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AravindG
 2 years ago
Best ResponseYou've already chosen the best response.0@colorful , @experimentX

AravindG
 2 years ago
Best ResponseYou've already chosen the best response.0@FoolForMath , @Ishaan94 , @DHASHNI

dpaInc
 2 years ago
Best ResponseYou've already chosen the best response.0did you try partial fractios?

FoolForMath
 2 years ago
Best ResponseYou've already chosen the best response.0Yes partial fraction is the way.

AravindG
 2 years ago
Best ResponseYou've already chosen the best response.0hw to make the work less tedous seems a lot of wrk is needed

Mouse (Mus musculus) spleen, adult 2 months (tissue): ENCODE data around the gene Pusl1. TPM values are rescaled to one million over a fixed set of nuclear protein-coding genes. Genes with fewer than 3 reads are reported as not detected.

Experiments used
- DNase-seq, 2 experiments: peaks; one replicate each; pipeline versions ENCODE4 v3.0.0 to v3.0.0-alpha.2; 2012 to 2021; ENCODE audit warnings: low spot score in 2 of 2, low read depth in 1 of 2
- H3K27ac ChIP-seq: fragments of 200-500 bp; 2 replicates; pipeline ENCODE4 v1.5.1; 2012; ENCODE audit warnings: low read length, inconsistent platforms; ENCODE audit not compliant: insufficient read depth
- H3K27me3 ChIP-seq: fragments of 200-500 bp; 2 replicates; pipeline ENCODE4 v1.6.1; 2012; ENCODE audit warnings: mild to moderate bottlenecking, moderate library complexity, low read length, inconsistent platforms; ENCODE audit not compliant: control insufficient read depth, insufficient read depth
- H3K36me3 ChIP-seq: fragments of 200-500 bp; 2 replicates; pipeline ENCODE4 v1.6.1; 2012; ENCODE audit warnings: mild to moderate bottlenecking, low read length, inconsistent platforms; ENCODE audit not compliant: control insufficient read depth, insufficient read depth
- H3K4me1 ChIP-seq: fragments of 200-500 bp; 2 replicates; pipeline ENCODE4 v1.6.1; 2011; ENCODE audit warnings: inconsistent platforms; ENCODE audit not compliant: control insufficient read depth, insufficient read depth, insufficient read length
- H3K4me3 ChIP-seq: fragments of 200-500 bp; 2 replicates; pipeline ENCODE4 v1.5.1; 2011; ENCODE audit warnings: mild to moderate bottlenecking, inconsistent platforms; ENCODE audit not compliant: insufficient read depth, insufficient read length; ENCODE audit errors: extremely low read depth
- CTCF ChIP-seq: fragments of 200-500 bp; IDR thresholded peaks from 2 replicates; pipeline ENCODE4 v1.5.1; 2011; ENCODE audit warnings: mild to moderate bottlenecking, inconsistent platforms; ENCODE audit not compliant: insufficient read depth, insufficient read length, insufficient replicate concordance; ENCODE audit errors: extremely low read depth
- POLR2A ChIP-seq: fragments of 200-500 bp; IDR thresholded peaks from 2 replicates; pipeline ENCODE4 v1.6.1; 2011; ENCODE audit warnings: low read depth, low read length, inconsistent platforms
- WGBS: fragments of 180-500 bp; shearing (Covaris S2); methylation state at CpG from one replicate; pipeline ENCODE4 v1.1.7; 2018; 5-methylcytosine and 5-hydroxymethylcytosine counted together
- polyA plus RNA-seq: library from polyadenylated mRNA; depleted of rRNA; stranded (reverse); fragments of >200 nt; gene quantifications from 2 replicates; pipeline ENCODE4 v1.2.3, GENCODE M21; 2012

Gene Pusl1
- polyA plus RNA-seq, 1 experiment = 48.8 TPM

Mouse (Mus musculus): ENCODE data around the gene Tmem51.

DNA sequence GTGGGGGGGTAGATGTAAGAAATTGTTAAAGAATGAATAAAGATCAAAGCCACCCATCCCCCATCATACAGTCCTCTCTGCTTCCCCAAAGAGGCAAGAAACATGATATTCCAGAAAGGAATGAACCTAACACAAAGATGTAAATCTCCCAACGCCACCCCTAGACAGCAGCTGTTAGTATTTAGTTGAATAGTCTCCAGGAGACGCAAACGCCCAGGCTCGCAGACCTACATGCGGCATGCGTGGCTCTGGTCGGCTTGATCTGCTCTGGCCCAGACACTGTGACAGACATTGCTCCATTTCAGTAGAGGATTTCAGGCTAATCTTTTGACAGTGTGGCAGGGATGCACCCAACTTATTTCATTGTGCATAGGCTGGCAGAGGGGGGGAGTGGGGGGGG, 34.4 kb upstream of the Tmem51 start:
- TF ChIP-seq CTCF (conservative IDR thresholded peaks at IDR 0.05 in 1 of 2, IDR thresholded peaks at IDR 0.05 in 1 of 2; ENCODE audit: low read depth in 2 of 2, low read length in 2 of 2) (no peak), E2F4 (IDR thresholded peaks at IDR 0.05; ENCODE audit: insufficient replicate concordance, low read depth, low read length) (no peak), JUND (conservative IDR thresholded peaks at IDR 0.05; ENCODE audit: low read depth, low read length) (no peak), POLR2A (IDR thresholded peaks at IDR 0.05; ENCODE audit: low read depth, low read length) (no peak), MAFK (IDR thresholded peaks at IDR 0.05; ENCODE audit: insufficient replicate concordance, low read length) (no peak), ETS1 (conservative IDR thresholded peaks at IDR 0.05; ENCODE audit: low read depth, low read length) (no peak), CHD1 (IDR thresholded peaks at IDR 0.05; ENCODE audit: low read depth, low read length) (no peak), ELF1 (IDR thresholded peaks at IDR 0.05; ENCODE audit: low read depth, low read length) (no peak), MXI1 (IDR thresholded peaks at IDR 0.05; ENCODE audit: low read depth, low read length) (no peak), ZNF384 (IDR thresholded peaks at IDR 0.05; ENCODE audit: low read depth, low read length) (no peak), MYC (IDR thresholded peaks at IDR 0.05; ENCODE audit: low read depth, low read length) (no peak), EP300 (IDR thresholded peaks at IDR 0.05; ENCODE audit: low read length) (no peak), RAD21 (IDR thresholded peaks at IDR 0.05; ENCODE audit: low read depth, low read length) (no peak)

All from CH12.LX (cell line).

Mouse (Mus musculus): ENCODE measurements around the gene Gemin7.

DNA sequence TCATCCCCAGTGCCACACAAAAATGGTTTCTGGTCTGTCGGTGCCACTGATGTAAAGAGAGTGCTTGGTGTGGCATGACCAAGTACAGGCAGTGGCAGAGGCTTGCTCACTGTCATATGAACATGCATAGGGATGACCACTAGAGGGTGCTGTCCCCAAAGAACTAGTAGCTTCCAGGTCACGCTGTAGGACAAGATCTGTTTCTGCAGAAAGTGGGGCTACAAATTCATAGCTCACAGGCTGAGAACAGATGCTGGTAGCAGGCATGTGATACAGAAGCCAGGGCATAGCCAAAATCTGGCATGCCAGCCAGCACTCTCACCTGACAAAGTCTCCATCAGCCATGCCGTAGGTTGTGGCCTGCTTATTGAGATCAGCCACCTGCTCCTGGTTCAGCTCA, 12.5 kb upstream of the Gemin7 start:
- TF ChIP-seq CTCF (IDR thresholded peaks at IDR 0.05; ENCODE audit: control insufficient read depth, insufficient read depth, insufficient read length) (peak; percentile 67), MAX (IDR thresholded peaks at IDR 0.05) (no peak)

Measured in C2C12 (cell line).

experimentX
 2 years ago
Best ResponseYou've already chosen the best response.1Oo .. I found and error.

experimentX
 2 years ago
Best ResponseYou've already chosen the best response.1wolfram is the smartest http://www.wolframalpha.com/input/?i=partial+fractions+%283x%2B1%29%2F%28%28x1%29%5E3%28x%2B1%29%29

colorful
 2 years ago
Best ResponseYou've already chosen the best response.0how to make the work less tedious: use linear lagebra

colorful
 2 years ago
Best ResponseYou've already chosen the best response.0if you can use Cramer's rule for large systems that is one way, but I don't suppose you've studied that yet

colorful
 2 years ago
Best ResponseYou've already chosen the best response.0in cases like this it is annoying because you can't just put certain values of x to find the coefficients
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